Some of you may have noticed a colored badge in my blog’s right column that shows what I’ve been doing recently. If you haven’t explored it further, it’s from a messaging service called Twitter – and I’m beginning to wonder if it could be used to save lives. Seriously.
First, let’s talk Twitter. Over the last year there’s been an explosion of dot-coms blazing trails in the text messaging space. Twitter is just one of these companies. Some people describe it as a form of “microblogging.” Rather than posting a blog entry to write a few sentences or paragraphs about what you’re doing, Twitter lets you post quick phrases online, such as “Getting ready to board a plane to Texas” or “Doing homework – test tomorrow.” That in itself isn’t particularly interesting, given you could do that if you wanted to on any blogging platform. But Twitter’s goal is to help you circulate these updates among a group of friends in real time, no matter where they are.
When you participate in Twitter, you identify other Twitter users as friends. Each time you post an update about yourself, it’s circulated to them via multiple platforms: on the Web, through instant messaging, via RSS, and perhaps most interesting, using SMS text messaging. Your friends can pick whichever of these platforms suits their needs. So when you’re at your PC, you might receive these updates via instant messaging, but when you’re on the go, you switch the alerts to SMS. Similarly, you can use any of these platforms to publish your updates as well. It’s all one big happy multiplatform group experience.
I’ve been using Twitter for a few weeks now, and mostly it’s just a fun way to keep in touch with people – particularly the insane number of videobloggers that have embraced it in recent months. But along with being able to get a constant play-by-play of how people like Zadi Diaz and Steve Garfield spend every waking moment, Twitter raises some tantalizing possibilities as a tool for first responders in times of public emergencies.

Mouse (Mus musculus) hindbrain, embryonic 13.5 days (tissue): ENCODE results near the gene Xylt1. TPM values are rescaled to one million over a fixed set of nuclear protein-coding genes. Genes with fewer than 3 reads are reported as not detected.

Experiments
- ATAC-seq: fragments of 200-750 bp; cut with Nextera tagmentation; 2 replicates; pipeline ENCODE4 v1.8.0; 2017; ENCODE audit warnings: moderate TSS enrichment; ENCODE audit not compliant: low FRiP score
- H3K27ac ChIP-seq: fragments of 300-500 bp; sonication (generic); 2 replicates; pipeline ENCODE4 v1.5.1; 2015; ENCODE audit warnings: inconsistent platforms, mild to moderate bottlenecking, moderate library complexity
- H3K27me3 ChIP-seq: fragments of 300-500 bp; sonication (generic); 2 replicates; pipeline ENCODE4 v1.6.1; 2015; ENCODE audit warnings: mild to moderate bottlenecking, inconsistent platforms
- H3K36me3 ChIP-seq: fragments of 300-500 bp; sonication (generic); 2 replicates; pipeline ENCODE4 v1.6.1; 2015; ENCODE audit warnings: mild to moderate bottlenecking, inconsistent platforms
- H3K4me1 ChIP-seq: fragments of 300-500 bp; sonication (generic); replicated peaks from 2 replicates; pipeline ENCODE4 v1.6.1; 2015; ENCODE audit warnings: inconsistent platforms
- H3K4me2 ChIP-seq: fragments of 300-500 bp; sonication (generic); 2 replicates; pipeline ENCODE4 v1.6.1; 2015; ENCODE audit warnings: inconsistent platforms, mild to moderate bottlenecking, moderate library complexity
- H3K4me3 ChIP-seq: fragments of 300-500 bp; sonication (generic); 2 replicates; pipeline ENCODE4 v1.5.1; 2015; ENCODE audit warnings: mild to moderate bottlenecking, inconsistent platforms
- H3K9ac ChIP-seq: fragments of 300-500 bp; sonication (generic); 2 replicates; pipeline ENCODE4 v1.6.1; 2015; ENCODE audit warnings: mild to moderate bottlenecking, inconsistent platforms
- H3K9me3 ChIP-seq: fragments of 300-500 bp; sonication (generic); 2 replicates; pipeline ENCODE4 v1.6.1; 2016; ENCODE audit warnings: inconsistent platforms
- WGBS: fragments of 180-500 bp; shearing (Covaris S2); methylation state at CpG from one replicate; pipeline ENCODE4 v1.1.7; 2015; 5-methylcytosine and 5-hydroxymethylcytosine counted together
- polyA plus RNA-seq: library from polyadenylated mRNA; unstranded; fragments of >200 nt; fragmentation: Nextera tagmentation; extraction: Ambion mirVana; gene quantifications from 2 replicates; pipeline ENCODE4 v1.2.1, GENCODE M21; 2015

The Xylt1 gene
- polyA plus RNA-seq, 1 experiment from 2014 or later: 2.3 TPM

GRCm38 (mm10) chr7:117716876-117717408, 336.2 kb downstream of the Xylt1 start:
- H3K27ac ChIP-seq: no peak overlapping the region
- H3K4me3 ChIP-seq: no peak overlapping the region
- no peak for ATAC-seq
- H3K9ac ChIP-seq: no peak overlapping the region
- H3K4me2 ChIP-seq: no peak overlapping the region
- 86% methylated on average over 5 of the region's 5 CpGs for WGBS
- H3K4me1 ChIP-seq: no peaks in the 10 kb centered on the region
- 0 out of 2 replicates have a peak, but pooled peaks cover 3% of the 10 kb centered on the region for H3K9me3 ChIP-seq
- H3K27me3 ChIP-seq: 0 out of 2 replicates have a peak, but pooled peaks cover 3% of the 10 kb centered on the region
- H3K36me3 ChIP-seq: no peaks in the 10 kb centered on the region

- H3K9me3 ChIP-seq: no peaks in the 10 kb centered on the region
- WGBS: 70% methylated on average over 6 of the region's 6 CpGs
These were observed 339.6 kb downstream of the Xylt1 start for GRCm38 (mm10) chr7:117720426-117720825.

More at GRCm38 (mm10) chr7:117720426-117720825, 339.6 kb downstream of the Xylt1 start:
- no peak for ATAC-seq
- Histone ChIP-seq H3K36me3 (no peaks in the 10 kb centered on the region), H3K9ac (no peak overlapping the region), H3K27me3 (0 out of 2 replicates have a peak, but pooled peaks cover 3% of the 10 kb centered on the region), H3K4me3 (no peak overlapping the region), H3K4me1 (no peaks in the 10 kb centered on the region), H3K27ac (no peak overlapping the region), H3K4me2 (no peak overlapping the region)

Two years ago, not long after the Boxing Day Tsunami struck the coasts of Asia, several bloggers including Taran Rampersad began discussing the potential for SMS text messaging as a tool for first responders. Why SMS? Because it’s often the last technology standing during disasters. Take Hurricane Katrina for example. Mobile phones and email became unreliable due to heavy traffic and damage to infrastructure. Satellite phones were few and far between. Yet text messaging continued to work, because it’s very low bandwidth and designed to be re-routed around problem areas within a network. Taran and others began talking about building a tool called Alert Retrieval Cache, or ARC. ARC would be an SMS discussion group system allowing first-responders to text each other with updates and requests, each tagged with keywords so the message would get to the right person.
It was a great idea, but it didn’t get very far. There wasn’t a critical mass of people with the time and energy to make it happen. In the meantime, I began playing around with kludging together free tools like Google Groups and the SMS-email gateway known as Teleflip to see if it was possible to set up a discussion group comprised only of people sending and receiving text messages. It worked, but it wasn’t exactly pretty.